I do interviews with the executives allowing them to paint a word picture for what they want their audience to feel at the end of my presentation. I also send out a very extensive questionnaire for clients about what their day-to-day looks like. It's not meant to be a cumbersome homework assignment and I very actively use everything that they say to help me understand what it’s like to be one of them. For example, if I'm speaking at a Presidential Summit for the top sales force for a particular pharmaceutical industry, I want to know what the best of the best have done to become the best of the best so that I can understand how to help them expand their consciousness, their mind, and their creativity to continue working and performing at a higher level.

Right before I go on stage I meditate listening for the audiences' heartbeat and breathing patterns so that when I take a stage, I'll be one of them. Every room is different and all these differences matter: the atmosphere created by the speaker before me, the energy of the audience, if it's a morning presentation versus an evening presentation, if it's an analytical or engineering audience versus a sales audience, and so forth.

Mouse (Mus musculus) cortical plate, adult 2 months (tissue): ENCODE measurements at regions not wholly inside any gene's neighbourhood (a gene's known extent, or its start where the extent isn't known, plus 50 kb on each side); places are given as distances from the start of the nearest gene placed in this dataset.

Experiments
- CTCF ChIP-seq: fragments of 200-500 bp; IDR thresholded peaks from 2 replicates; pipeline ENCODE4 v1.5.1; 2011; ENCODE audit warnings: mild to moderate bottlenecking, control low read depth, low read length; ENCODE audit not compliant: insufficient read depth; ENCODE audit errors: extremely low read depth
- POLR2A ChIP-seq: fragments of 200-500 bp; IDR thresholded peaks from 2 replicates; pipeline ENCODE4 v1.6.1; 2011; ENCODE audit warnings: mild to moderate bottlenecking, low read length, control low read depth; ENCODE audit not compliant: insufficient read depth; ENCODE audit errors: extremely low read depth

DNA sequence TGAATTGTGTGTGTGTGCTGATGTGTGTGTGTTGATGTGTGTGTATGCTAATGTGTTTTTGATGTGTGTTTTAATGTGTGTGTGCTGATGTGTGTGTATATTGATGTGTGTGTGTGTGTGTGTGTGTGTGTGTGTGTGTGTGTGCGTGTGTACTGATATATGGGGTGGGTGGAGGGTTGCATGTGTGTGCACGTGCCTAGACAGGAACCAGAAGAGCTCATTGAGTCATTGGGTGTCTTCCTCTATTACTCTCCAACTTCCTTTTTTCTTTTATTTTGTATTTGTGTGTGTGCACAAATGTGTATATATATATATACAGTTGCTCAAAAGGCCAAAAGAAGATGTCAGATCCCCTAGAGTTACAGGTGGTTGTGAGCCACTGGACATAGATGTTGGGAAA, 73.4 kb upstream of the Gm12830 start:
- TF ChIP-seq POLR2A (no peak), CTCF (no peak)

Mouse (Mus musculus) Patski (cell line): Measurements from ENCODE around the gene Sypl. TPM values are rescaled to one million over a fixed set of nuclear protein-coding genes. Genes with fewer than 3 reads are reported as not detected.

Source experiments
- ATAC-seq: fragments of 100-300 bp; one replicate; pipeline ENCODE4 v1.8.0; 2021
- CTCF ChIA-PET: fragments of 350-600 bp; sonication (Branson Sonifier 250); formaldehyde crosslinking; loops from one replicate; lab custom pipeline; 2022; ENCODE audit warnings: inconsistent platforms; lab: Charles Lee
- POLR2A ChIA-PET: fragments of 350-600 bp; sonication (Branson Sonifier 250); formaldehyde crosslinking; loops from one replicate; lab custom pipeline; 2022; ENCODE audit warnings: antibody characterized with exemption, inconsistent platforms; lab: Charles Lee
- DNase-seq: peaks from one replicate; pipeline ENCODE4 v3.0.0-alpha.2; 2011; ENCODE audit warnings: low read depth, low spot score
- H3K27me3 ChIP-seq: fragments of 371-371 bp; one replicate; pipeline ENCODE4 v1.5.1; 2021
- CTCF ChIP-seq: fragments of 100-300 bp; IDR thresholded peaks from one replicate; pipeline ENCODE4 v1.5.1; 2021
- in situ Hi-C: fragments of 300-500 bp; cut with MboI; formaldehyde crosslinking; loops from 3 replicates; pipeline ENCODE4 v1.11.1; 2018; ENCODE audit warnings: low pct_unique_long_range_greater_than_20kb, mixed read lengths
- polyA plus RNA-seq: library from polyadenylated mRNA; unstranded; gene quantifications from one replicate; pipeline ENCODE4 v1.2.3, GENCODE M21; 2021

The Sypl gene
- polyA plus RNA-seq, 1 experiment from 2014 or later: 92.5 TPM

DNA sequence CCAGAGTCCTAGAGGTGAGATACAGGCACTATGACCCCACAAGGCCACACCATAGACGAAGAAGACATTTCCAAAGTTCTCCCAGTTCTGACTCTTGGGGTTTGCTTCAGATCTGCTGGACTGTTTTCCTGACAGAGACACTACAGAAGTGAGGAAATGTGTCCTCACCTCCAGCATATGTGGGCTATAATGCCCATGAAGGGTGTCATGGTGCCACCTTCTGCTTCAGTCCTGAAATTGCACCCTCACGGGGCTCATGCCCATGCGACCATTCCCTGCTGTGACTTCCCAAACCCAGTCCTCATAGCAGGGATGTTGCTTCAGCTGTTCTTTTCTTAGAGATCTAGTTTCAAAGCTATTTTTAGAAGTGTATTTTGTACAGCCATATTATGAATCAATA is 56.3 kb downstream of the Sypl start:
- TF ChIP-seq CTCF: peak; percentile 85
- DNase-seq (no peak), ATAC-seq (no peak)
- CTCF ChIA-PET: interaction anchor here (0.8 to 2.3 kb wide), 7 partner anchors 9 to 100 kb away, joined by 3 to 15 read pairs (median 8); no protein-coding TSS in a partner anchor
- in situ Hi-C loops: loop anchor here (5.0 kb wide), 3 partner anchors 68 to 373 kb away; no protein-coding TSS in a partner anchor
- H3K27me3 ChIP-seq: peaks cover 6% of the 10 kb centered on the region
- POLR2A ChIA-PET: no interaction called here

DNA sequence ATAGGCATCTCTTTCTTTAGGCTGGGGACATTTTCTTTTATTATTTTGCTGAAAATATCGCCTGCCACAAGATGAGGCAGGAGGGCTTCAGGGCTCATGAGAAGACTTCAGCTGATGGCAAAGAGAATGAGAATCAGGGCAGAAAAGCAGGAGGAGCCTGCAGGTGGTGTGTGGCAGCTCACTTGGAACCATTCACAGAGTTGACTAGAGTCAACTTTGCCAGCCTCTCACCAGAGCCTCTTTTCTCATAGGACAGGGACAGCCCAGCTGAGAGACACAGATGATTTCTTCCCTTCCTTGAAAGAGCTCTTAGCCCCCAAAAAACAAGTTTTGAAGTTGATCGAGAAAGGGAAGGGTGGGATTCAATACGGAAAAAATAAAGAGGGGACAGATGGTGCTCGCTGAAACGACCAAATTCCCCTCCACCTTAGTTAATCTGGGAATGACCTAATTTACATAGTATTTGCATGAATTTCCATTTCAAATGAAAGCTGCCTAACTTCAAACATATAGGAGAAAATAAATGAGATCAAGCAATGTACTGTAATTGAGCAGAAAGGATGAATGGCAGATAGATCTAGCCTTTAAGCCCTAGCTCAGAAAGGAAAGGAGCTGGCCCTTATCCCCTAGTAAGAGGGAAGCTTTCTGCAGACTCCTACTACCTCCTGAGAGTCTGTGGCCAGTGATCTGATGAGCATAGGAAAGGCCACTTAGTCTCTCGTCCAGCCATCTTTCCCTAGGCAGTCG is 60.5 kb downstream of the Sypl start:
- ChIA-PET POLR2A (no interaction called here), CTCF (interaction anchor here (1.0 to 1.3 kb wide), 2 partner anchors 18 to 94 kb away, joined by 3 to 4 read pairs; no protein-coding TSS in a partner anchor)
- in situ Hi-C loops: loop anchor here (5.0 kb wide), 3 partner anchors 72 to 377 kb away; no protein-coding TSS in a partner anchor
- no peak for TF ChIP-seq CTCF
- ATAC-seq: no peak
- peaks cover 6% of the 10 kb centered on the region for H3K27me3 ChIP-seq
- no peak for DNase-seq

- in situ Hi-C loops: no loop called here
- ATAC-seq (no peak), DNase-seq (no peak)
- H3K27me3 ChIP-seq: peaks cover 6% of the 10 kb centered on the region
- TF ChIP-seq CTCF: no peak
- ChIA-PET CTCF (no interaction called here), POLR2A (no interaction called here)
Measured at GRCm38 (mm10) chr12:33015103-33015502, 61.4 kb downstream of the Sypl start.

I'm not coming out as a clanging drum, with fists pumping, acting like, "Hey, now, everyone, we're going to be motivated." This is very much about connection. It's not a lecture; it's a share. It's not pushing content. When I’m onstage, I want to change the format for what a keynote experience looks like. I don’t want my audience to be passive consumers of information, but rather engaged participants. In order for that to happen they need to believe that I know who they are and that I'm not just a talking head. All the research I do then, prior to taking the stage is what creates that connection.
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Good presentation advice to remember:

Anderson tells us not to sell from the stage, not to ramble, not to go on about matters internal to your own organization that no one else is interested in. He lets us know that a good talk is a journey, and it should have a through line. He tells us to make eye contact, to be vulnerable, to be funny if we can, to be ourselves, to let go of our egos, to tell stories, with a relatable character, conflict, and a good resolution. He tells us not to use slides unless they really, really add. He says we should start strong, but not give away the whole point in the first sentence. He admonishes us to rehearse – a lot. And to end strong, with a call to action or something similar.